-Pts with impaired gastric emptying should not be fed fiber-containing formula into the stomach


Disease Specific EN Formula

-Designed for pts with specific disease states
-Available for pts with respiratory disease, ARDS, diabetes, renal failure, hepatic failure, and immune compromise


Hepatic Specific Formula

-Generally have reduced aromatic amino acids and increased branched chain amino acids
-More expensive than standard products
-Often lower in protein than standard formulas (may be too low for most live pts)
-Standard (high protein) products are generally appropriate for pts with liver disease


Renal Specific Formula

-Originally developed in an effort to delay the need for dialysis as long as possible
-Typically are calorie dense (2.0 kcal/ml)_ products with relatively low protein levels and modified electrolytes
-Generally too low in protein for dialyzed pts and acutely ill pts
-May be useful for short term use as supplement or calorie source in pre-dialysis chronic renal failure pts


Immune Enhancing Formula

-Have added "immune-enhancing" nutrients (arginine, glutamine, omega-3 fatty acids, nucleotides)
-Meta-analysis suggests that they might be most beneficial in surgical pts


Modular Formula

Provides protein, fat, or CHO as single nutrients or modular mixtures to allow adjustment of macronutrient mix. May also contribute to renal solute load, osmolality.


EN Formula CHO Source

-CHO content ranges from 40-90% of total calories
-Typically some combination of hydrolyzed cornstarch, maltodextrins, corn syrup solids, sucrose
-Fructooligosaccharides (FOS)
-Fiber: soy polysaccharide (most common)


Fructooligosaccharide (FOS)

Poorly absorbed in the small intestine, fermented in the large intestine, may promote growth of healthy bacteria.


EN Formula Lipid Source

-Fat provides isotonic, concentrated energy source
-Corn and soybean oil common
-Also safflower, canola, fish oil
-May include MCTS; more easily digested and absorbed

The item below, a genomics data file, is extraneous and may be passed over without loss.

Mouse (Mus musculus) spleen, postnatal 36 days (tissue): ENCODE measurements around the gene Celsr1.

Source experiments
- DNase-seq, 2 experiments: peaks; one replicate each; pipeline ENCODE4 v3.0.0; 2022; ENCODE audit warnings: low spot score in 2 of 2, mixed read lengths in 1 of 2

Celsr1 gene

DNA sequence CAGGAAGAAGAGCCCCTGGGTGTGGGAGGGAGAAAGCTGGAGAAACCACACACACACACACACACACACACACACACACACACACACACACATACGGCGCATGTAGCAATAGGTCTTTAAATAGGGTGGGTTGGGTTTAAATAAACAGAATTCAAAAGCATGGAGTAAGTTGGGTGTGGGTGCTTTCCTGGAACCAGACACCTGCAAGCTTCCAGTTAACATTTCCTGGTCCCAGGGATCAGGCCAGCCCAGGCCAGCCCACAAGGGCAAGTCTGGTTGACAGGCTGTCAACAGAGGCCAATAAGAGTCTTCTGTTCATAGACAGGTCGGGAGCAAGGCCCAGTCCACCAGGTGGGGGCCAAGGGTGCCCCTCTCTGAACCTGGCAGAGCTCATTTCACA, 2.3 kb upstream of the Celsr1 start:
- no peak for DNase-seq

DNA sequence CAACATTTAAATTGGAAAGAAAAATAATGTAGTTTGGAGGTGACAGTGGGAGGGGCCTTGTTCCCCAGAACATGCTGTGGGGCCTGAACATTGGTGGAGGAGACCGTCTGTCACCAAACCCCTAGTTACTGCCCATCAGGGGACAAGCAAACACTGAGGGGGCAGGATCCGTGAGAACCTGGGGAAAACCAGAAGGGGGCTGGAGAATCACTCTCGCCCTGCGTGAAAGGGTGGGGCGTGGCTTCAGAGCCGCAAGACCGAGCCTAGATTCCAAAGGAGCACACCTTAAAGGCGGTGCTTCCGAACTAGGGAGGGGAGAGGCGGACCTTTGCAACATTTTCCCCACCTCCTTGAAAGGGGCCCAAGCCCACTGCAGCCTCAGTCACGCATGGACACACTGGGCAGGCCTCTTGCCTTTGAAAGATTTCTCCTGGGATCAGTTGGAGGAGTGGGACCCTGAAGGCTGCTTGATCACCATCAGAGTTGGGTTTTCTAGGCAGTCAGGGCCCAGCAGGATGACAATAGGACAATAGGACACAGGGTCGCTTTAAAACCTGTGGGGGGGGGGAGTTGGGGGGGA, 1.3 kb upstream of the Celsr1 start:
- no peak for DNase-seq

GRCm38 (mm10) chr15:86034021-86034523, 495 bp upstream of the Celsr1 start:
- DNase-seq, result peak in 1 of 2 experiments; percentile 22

-Fat content ranges from 50% of calories


EN Formula Protein Source

-Whole protein, hydrolyzed protein, free amino acids
-Casein, soy protein, lactalbumin, whey, egg white albumin
-Small peptides absorbed as efficiently as free amino acids
-Free amino acids are more hyperosmolar



Conditionally essential amino acid with immune-enhancing properties. Research suggest some benefit in wound healing. Recent research suggest may be harmful in septic pts.



May enhance small intestine growth and repair.


Closed System

-Containers are sterile until spiked for hanging
-Can be used for continuous or bolus delivery
-No flexibility in formula additives
-Less nursing time
-Increases safe hang time
-Less risk of contamination
-More expensive than canned formula


Branched-Chain Amino Acids

-Thought to prevent or treat hepatic encephalopathy and prevent muscle catabolism
-BCAA sometimes recommended for refractory encephalopathy.


Pulmonary Formula

-Contain higher percentage of total calories from fat to reduce respiratory quotient and make it easier to wean from respirator
-However, total calorie intake has more impact on respiratory function than formula composition
-High fat gastric feedings may cause delayed emptying in critically ill pts


Enteral Nutriton

Nutritional support via tube placement through the nose, esophagus, stomach, or intestines (duodenum or jejunum). Must have functioning GI tract and exhaust all oral diet methods first.


Conditions that Require TPN

-GI incompetency
-Hypermetabolic state with poor enteral tolerance or accessibility


Disadvantages of EN

- GI, metabolic, and mechanical complications- tube migration; increased risk of bacterial contamination; tube obstruction; pneumothorax
-Costs more than oral diets
-Less "palatable/normal"
-Labor intensive assessment, administration, tube patency and site care monitoring